On October 19, 1929, a record crowd of 85,088 spectators attended the Ohio State game, setting a single-game attendance record that stood until 1943. Ten days after the record-setting crowd attended the Ohio State game, the stock market crash of 1929 struck on Black Tuesday. The Great Depression followed for the next ten years and resulted in greatly reduced attendance at college football games nationwide. Michigan was not immune from the trend and saw its attendance drop significantly before eventually recovering.
In October 1930, Michigan Stadium became the first to use electronic scoreboards. The electronic scoreboards, installed at both ends, were controlled from a switchboard in the press box and displayed the score, downs, yards to go, and other information on a current basis.
Even though Kipke was let go as Michigan’s coach, he remained popular with the fans. In 1939, the Republican party nominated him on a slate of four for the state Board of Regents, and he led the slate in the state‐wide election victory that April. He served on the Board of Regents from 1940 to 1947.
In 1942, he joined the United States Navy. He also became a vice-president of the Coco-Cola Company of Chicago and served on the board of directors of People’s Bank of Port Huron.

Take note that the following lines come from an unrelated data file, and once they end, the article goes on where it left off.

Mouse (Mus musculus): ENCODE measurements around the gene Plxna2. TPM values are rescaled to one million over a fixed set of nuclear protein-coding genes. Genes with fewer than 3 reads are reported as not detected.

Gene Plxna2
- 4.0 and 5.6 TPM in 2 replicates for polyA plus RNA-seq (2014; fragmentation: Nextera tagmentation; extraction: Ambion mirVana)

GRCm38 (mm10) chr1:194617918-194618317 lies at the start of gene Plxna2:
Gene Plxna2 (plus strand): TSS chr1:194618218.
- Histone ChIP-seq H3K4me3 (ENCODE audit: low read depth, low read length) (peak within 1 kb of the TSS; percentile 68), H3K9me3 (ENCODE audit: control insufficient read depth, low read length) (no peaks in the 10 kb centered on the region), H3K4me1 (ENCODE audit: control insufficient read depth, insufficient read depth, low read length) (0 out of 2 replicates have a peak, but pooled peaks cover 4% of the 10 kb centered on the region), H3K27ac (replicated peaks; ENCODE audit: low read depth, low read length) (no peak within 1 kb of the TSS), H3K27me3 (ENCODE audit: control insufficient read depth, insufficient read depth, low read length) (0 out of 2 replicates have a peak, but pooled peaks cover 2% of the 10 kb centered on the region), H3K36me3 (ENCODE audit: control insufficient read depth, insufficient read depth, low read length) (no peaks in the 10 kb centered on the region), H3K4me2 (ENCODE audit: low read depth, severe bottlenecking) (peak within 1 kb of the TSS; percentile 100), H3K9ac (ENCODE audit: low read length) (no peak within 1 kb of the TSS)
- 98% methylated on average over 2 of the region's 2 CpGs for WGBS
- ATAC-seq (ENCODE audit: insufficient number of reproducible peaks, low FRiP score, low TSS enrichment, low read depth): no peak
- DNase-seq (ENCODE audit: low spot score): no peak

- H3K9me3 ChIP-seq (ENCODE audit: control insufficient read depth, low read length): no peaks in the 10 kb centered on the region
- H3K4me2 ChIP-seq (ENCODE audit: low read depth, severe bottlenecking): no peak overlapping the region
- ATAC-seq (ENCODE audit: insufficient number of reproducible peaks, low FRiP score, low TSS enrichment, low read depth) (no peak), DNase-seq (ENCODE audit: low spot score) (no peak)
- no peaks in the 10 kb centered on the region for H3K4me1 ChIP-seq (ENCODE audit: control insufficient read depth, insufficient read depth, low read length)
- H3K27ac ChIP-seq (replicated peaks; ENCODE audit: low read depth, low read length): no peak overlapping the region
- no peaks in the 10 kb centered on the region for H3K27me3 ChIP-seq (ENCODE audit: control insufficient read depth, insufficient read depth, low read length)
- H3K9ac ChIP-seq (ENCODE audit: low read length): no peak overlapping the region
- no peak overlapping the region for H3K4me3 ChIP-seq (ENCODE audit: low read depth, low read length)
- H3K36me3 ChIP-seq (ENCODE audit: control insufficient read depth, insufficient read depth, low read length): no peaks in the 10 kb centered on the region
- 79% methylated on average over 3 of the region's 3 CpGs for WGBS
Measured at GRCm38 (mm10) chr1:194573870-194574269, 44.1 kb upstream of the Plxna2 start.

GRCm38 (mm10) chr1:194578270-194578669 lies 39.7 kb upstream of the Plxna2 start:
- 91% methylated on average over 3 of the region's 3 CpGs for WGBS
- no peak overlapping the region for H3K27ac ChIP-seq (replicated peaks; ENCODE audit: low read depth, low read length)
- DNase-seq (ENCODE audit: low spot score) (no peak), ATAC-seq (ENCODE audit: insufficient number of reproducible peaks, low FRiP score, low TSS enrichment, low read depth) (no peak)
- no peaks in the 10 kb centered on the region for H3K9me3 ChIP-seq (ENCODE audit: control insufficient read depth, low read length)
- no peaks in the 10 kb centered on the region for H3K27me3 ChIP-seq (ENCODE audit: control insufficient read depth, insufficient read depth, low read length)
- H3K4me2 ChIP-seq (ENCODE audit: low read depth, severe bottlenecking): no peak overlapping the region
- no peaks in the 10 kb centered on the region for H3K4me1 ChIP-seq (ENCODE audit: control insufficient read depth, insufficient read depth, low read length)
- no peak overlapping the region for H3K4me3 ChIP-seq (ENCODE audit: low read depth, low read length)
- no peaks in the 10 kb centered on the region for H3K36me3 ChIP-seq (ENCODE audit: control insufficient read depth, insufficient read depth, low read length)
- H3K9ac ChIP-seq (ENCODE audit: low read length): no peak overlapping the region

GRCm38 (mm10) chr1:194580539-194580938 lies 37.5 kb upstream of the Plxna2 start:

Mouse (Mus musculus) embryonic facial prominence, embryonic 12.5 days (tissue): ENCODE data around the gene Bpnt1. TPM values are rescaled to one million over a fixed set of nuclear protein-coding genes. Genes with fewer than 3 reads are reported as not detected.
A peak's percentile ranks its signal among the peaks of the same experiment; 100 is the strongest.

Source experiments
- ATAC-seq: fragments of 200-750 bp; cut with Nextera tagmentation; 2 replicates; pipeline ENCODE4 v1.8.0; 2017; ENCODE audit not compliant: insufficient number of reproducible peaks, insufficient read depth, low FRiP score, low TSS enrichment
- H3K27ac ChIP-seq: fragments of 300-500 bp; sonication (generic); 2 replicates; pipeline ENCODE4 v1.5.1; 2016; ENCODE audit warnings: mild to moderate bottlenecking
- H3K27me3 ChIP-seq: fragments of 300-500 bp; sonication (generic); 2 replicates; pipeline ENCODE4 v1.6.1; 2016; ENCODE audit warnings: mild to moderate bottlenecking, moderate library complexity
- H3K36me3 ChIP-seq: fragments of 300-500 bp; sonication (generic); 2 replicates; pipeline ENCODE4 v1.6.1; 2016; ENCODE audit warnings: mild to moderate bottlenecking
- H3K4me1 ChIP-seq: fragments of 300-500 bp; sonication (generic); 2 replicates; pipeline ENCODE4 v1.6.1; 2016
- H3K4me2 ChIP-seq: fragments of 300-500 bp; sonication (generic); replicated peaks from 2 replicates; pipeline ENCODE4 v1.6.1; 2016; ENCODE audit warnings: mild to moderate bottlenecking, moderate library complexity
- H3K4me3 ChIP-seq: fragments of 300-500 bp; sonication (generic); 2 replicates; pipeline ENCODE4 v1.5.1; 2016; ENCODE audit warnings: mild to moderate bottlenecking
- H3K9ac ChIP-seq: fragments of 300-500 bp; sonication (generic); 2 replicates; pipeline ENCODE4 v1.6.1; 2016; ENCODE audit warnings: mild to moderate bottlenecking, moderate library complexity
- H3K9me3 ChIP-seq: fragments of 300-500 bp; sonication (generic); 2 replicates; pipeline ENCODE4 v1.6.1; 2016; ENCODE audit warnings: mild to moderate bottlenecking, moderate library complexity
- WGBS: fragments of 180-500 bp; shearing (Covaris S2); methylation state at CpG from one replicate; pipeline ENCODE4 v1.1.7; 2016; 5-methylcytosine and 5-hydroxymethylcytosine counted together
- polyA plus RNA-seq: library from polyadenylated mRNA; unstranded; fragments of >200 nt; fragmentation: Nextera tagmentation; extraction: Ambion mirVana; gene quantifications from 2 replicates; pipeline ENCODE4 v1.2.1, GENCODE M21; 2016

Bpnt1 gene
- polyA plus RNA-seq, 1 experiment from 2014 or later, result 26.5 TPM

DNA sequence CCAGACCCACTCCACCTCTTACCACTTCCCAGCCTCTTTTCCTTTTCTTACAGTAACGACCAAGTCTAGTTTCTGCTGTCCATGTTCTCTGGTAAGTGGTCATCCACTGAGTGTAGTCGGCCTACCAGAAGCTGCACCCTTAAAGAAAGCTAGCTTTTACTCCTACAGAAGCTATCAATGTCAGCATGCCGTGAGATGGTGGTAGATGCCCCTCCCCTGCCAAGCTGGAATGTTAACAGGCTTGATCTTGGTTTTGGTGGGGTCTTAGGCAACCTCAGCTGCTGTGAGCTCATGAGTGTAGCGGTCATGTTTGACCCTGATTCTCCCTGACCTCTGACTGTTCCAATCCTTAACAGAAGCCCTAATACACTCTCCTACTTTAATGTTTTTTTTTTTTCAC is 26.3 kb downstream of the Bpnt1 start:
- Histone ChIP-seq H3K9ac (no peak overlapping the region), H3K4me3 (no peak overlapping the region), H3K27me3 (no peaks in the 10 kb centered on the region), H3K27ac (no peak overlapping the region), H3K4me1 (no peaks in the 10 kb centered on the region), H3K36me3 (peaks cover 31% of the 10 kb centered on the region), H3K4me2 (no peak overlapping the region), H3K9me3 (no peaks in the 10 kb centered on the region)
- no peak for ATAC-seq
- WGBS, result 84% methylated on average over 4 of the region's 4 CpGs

Kipke was inducted into of the College Football Hall of Fame in 1958 and the Michigan Sports Hall of Fame in 1968.
In September 1972, Kipke died at a hospital in Port Huron, Michigan, where he had lived for several years. Two days after he died, the crowd at Michigan Stadium stood in a moment of silence during halftime in honor of Kipke. Students, alumni, and fans can continue to remember Kipke’s impact and achievements at Michigan as they walk past Kipke Drive, named after him, just outside Michigan Stadium (“The Big House”).
“University of Michigan Football Coach from Lansing“, Lost Lansing, September 4, 2016.
History of Michigan Wolverines Football in the Kipke Years
James Tobin, “Lonely As Hell“, University of Michigan Heritage Project provides the full story of Willis Ward and other early African American athletes at the University of Michigan.